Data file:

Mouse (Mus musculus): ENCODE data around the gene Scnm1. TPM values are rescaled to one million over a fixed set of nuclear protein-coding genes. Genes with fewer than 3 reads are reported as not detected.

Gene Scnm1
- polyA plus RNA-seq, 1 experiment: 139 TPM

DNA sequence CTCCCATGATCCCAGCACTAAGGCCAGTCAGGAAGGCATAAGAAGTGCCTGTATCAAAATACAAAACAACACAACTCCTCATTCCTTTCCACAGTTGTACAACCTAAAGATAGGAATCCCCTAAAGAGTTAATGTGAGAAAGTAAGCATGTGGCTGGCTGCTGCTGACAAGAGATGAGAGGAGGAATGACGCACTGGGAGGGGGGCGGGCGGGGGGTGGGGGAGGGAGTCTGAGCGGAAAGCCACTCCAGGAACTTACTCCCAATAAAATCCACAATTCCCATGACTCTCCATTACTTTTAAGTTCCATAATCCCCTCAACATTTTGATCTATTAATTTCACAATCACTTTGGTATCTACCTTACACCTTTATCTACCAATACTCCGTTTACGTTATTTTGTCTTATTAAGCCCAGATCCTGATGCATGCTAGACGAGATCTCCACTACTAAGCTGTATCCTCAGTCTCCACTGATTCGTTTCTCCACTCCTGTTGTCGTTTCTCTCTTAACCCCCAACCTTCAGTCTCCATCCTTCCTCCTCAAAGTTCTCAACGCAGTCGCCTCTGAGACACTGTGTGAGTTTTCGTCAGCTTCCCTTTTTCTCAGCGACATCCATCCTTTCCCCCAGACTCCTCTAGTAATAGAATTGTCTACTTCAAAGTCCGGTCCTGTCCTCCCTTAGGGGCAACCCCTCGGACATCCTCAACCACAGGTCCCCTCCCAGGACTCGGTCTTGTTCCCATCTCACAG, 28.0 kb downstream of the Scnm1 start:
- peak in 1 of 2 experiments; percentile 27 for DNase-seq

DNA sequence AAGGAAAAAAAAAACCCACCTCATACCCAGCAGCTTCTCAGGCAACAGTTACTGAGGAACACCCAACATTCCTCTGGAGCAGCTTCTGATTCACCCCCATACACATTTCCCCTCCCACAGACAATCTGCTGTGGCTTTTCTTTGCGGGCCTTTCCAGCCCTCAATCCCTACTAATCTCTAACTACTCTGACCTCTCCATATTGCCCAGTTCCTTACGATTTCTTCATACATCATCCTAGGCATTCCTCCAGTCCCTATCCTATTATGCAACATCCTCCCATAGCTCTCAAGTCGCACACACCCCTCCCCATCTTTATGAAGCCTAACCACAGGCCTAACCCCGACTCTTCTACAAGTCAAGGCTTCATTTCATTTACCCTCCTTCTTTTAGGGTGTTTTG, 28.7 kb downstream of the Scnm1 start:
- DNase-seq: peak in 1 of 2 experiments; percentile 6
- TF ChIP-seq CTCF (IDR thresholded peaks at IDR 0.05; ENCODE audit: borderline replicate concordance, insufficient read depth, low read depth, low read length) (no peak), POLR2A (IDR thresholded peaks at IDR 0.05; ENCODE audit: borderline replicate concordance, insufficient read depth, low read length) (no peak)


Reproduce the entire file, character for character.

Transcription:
Mouse (Mus musculus): ENCODE data around the gene Scnm1. TPM values are rescaled to one million over a fixed set of nuclear protein-coding genes. Genes with fewer than 3 reads are reported as not detected.

Gene Scnm1
- polyA plus RNA-seq, 1 experiment: 139 TPM

DNA sequence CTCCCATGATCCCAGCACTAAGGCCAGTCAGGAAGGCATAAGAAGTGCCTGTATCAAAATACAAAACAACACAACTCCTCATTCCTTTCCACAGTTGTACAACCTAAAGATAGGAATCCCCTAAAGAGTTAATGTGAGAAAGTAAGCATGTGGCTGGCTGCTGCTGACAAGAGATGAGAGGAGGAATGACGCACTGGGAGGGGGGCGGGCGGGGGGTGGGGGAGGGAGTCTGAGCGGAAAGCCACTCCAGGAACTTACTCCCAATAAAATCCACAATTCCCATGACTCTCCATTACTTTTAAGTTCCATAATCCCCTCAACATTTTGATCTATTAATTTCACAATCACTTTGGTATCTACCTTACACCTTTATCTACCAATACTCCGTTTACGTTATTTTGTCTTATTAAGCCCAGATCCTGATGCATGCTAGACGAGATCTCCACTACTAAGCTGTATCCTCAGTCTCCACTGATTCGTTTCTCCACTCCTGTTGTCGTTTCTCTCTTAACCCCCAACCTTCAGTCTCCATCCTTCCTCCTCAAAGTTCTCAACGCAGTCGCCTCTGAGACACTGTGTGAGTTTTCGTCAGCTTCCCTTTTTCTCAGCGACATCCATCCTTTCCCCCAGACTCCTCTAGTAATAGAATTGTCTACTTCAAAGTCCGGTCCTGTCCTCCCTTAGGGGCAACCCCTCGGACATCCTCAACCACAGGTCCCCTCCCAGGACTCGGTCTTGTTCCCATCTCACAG, 28.0 kb downstream of the Scnm1 start:
- peak in 1 of 2 experiments; percentile 27 for DNase-seq

DNA sequence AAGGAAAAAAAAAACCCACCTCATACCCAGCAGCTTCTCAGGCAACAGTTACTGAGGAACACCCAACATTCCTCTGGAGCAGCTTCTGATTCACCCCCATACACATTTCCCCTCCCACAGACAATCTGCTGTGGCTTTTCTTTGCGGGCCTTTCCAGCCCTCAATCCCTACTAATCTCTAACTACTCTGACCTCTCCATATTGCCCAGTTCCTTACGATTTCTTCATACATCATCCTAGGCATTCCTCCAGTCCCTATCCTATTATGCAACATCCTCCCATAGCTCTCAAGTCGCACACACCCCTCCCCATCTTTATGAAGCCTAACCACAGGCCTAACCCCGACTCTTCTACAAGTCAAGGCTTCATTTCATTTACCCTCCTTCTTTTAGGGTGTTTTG, 28.7 kb downstream of the Scnm1 start:
- DNase-seq: peak in 1 of 2 experiments; percentile 6
- TF ChIP-seq CTCF (IDR thresholded peaks at IDR 0.05; ENCODE audit: borderline replicate concordance, insufficient read depth, low read depth, low read length) (no peak), POLR2A (IDR thresholded peaks at IDR 0.05; ENCODE audit: borderline replicate concordance, insufficient read depth, low read length) (no peak)